British Divers Marine Life Rescue
British Divers Marine Life Rescue (photo: Steve Marsh)
British Divers Marine Rescue

News

2005-07-29 14:13:39

Seal freed from netting - Shetland

A young grey seal is recovering from serious wounds after it was found with monofilament net wrapped around its neck on Mousa this week.

RSPB warden Helen Moncrieff was accompanying a group of about 60 tourists onto the island when she spotted the injured seal on the beach.

"We went up to it and it had this gill net, monofilament net, around its neck and that was attached to a length of thick rope," Ms Moncrieff said. "It was in a right mess. The netting had dug right into its neck.

"There were all these folk coming off Tom Jamieson's boat and they started to crowd around so we had to get them to keep back."

Ms Moncrieff, who attended a marine mammal medic course in Shetland last year, managed to free the net with the help of others and then carried it on a Second World War stretcher to the boat.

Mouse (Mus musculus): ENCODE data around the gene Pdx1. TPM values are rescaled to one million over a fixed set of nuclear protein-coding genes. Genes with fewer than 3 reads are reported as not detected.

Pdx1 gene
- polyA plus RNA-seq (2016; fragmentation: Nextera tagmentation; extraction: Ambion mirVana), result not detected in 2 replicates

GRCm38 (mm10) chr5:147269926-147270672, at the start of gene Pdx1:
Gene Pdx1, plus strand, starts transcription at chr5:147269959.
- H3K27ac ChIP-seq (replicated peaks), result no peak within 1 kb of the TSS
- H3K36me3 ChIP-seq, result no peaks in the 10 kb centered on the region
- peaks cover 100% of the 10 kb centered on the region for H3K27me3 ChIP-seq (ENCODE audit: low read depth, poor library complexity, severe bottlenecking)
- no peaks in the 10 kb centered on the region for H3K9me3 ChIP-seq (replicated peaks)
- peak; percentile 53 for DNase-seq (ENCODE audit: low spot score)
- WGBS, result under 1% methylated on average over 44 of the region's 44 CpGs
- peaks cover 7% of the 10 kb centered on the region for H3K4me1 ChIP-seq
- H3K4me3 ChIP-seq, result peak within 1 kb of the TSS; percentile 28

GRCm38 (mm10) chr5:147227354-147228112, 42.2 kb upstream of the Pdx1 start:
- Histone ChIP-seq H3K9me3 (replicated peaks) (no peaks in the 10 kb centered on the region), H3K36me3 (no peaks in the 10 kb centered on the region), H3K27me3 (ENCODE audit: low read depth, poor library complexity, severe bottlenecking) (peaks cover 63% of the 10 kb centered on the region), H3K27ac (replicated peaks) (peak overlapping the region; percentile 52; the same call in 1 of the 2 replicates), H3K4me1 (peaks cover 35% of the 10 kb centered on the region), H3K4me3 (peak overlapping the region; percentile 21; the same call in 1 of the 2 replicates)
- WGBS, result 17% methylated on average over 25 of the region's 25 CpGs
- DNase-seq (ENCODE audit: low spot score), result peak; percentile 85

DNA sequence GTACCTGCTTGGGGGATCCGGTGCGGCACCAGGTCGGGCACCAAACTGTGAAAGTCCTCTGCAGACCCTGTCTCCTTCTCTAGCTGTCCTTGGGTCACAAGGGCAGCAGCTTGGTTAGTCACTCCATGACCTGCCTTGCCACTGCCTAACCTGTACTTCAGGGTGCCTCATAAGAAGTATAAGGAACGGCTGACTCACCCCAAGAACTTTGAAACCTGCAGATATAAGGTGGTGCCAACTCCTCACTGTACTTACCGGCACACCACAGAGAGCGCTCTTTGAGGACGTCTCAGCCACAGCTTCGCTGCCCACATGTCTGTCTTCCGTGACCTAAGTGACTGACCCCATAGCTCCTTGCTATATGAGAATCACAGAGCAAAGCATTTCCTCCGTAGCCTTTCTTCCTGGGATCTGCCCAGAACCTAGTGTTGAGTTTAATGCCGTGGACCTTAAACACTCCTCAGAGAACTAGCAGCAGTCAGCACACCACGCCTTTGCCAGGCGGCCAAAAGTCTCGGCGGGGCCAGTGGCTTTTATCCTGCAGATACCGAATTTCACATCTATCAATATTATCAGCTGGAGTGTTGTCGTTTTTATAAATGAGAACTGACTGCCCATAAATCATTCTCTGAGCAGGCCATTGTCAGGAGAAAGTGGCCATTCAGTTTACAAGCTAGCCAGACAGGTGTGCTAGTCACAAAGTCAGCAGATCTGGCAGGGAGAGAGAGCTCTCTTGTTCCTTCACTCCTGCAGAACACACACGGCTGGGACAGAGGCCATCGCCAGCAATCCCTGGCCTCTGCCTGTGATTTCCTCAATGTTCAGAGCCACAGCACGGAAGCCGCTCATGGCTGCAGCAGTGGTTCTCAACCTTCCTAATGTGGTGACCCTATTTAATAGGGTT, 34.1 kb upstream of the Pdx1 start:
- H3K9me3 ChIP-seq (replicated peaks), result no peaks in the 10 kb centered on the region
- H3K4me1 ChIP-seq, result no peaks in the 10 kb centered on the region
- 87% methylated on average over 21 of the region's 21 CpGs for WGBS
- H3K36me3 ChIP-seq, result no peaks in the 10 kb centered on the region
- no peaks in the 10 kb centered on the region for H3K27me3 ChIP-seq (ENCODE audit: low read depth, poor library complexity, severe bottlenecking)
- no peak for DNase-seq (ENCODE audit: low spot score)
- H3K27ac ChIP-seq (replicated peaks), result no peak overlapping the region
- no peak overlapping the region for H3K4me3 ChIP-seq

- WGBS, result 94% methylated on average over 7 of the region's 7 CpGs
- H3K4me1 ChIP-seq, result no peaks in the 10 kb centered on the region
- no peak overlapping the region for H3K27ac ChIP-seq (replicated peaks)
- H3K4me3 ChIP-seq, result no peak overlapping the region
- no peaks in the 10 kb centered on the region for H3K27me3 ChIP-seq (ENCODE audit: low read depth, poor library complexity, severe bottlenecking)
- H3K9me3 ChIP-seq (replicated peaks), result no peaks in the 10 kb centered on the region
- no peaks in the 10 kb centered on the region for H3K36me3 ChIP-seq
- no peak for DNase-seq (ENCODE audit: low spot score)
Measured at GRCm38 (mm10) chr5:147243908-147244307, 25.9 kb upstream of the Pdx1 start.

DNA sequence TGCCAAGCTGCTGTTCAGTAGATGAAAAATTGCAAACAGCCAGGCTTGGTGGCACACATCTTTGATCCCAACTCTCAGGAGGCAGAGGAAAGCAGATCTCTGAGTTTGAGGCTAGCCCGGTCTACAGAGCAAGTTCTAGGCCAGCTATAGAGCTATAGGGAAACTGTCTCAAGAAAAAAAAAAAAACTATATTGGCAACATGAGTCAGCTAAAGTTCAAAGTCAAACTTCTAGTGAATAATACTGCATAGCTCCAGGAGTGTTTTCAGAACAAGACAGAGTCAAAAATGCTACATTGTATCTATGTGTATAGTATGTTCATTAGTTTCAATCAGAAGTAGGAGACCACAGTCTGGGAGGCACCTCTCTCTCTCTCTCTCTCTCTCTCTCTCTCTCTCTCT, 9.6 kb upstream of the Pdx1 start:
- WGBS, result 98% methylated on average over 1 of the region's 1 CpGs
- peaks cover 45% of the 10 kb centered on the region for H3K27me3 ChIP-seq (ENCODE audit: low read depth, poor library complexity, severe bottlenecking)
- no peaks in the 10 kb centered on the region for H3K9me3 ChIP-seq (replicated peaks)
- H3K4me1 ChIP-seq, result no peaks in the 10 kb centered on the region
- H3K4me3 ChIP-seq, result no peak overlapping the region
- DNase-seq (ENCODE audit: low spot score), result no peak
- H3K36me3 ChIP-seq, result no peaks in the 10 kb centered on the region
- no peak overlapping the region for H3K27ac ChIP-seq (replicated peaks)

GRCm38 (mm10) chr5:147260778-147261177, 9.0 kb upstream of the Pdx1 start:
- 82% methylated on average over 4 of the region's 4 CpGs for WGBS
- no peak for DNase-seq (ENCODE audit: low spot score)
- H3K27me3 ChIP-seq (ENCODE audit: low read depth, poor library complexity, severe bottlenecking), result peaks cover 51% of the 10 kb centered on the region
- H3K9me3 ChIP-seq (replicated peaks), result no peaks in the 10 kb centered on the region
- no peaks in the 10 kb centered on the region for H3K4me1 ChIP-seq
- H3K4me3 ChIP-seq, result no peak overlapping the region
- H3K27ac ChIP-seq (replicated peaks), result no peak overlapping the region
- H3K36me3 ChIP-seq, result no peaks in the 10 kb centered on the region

She said she was horrified at the damage done to the creature by the discarded piece of netting. "We were all very angry about it. Every single fisherman and salmon farmer is aware that you don't just dump stuff into the sea. Ignorance is not an excuse any more," she said.

"It may not have been a local boat, but people form their own opinions. It’s certainly not a good advertisement for the local fishing industry for 60 tourists to see something like this."

Karen Hall, from Scottish Natural Heritage, arranged for the seal to be taken to Hillswick Wildlife Sanctuary where it is now recovering.

Jan Bevington, who runs the sanctuary, said the seal is about nine months old and the wound was about one inch deep. "It's quite badly infected, but the main thing is that the net is now off and the wound is starting to heal," she said.

A decision as to when to release the seal will be taken in consultation with local SSPCA officer Ron Patterson who has already visited the seal at the sanctuary.

Pete Bevington
Shetland News Agency